Annual Review 2023

A new chapter

Michelle Gallaher is a former orthoptist, digital health entrepreneur, advocate for women in STEM and now, founding CEO of Cerulea Clinical Trials.


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Clinical trials innovator Michelle Gallaher is returning to her eye health roots as the founding CEO of CERA’s new clinical trial centre.

Gallaher, a former orthoptist, digital health entrepreneur and advocate for women in STEM, was appointed as CEO of Cerulea Clinical Trials in late 2023.

She will lead the transformation of CERA’s flourishing clinical research activities – which in 2023 included more than 80 clinical research projects involving over 3800 participants – into a global hub for innovation in ophthalmic clinical trials.

Cerulea Clinical Trials, a fully owned, not-for-profit subsidiary of CERA, is supported by a $10 million investment from Breakthrough Victoria, the Victorian Government’s innovation investment fund.

The new centre will be based on Level 7 of the Royal Victorian Eye and Ear Hospital in East Melbourne.

It will increase community access to sight-saving clinical trials for conditions such as age-related macular degeneration, glaucoma, diabetic eye disease, inherited retinal disease and other rare genetic eye conditions.

Cerulea aims to bring more international clinical trials to Victoria for the benefit of local patients.

It also has a remit to provide Australian scientists with opportunities to trial their discoveries locally rather than taking them off-shore, and to forge global partnerships that will establish it as a world-leading centre for medical research and fighting blindness.

There will also be a strong focus on increasing access to trials for rural and regional people living with eye disease through an expansion of telehealth services and new digital recruitment systems.

As a not-for-profit centre, income from Cerulea will be funneled back into vision research – to improve the clinical trial experience of participants, research infrastructure and to support CERA’s lab-based, discovery research.

Exciting opportunity

Gallaher says she is honored by “the exciting opportunity to build a centre that is recognised as world-leading and delivers excellence in ophthalmic clinical trials”.

“Cerulea will continue to deliver clinical trials for research undertaken at CERA,
as well as deliver ophthalmic trials for local and international biopharmaceutical and medtech companies,’’ she says.

“We have a very experienced team with clinical trial management and implementation capabilities in advanced technologies like gene and cell therapies, biologics, and surgical medical devices.

“I’m excited to be able to amplify CERA’s research impact and create a dedicated new clinical trials facility that will attract more major international ophthalmology trials to Melbourne, giving patients and clinicians access to the latest therapies as they emerge.”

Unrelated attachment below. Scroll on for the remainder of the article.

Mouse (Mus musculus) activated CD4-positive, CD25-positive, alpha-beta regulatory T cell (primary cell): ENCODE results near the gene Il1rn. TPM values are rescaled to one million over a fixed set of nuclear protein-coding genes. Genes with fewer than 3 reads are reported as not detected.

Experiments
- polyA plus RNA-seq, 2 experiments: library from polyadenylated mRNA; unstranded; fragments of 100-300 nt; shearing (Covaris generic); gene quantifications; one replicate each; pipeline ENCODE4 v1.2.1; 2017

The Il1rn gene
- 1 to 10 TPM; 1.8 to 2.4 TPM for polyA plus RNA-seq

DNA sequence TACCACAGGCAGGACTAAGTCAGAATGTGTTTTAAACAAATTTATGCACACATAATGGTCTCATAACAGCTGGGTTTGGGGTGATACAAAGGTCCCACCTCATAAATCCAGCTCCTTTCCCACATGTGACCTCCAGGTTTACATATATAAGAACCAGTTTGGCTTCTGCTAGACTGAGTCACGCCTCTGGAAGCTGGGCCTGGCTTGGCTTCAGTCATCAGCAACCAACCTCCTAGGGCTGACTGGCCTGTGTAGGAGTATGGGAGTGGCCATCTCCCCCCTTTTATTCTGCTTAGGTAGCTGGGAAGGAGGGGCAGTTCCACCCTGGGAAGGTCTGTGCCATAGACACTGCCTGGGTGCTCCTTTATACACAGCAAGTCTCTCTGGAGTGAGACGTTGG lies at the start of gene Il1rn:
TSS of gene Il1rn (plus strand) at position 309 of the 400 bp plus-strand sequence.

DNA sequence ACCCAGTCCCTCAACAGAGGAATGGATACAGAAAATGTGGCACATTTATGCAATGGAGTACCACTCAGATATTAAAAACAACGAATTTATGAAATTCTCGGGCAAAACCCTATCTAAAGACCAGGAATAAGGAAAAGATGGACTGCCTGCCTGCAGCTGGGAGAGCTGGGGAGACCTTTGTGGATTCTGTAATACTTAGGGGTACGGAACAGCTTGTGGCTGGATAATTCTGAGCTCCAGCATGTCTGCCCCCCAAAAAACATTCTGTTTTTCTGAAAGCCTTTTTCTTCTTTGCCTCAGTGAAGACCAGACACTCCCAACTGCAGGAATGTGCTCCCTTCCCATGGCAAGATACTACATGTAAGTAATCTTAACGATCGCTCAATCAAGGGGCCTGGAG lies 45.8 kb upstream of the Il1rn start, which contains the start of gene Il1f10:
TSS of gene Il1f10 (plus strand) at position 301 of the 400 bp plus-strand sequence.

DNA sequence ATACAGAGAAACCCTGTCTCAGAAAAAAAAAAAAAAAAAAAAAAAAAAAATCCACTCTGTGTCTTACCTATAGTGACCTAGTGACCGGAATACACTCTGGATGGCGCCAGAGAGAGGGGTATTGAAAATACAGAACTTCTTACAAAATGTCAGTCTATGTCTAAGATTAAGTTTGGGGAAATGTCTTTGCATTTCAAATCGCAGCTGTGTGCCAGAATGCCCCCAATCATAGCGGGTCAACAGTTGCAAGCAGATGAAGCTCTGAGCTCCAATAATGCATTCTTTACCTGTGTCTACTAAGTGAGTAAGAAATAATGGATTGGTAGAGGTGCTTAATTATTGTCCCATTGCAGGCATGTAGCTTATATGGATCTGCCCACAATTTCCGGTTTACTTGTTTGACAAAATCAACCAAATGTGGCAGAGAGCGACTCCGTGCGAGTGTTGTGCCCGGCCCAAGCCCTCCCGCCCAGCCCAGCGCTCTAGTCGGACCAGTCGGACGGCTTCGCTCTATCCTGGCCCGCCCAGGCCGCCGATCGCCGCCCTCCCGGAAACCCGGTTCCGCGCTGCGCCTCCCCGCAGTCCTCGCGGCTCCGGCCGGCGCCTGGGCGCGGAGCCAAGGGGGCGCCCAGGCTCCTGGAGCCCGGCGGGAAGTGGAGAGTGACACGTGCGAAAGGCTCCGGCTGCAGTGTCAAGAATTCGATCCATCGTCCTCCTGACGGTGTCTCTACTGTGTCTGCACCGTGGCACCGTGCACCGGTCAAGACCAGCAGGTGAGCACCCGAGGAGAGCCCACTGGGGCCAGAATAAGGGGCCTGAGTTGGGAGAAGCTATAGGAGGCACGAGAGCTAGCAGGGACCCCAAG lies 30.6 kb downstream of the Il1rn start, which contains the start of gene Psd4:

CERA Managing Director and Cerulea Chair Professor Keith Martin says Gallaher brings a wealth of experience in life sciences innovation to her new role.

“Michelle Gallaher’s deep understanding of clinical trials, her leadership in the use of AI and digital technology to support trial recruitment and design, and her experience as a health tech entrepreneur will be enormous assets,’’ he says.

“Her unique mix of skills and experience are a great alignment with the culture of innovation and translating research into real outcomes for patients that we have at CERA – and our vision for Cerulea Clinical Trials.’’

Professor Martin says the continued support of CERA donors had been instrumental in CERA’s vision for a new clinical trial centre.

“Without donor support of both our discovery and clinical research programs, CERA would not have been able to attract the important investment in a new clinical trial centre.’’

Greater opportunity: Clinical trial coordinator Anna Hua preparing an injection.
Full circle

The new role at Cerulea sees Gallaher return full circle to her first day as an orthoptist 35 years ago.

Since then, her career has taken many turns, from leadership roles in the pharmaceutical industry and not-for-profits such as the Australian Stem Cell Centre and BioMelbourne Network, to board roles at Cancer Trials Australia and PRAXIS Australia, to founding four start-up companies.

Throughout her career, Gallaher has been known for her advocacy for women in STEM, and in 2017 she was Telstra Victorian Businesswoman of the Year.

“I always said that one day I was going to find an opportunity to return to ophthalmology and vision science and now that time has arrived,’’ she says.

“I am very proud of my clinical roots.

“Together, we now have an opportunity to build an ophthalmic trials centre that is world-class, provides a great experience for users, and plays a pivotal role in trialling discoveries that will hopefully become therapies on world markets.

“I want all of Cerulea’s trial participants to have the best experience possible so that they will recommend participating in a clinical trial to everyone they know.’’


This story was originally published in People in focus: Annual Review 2023.

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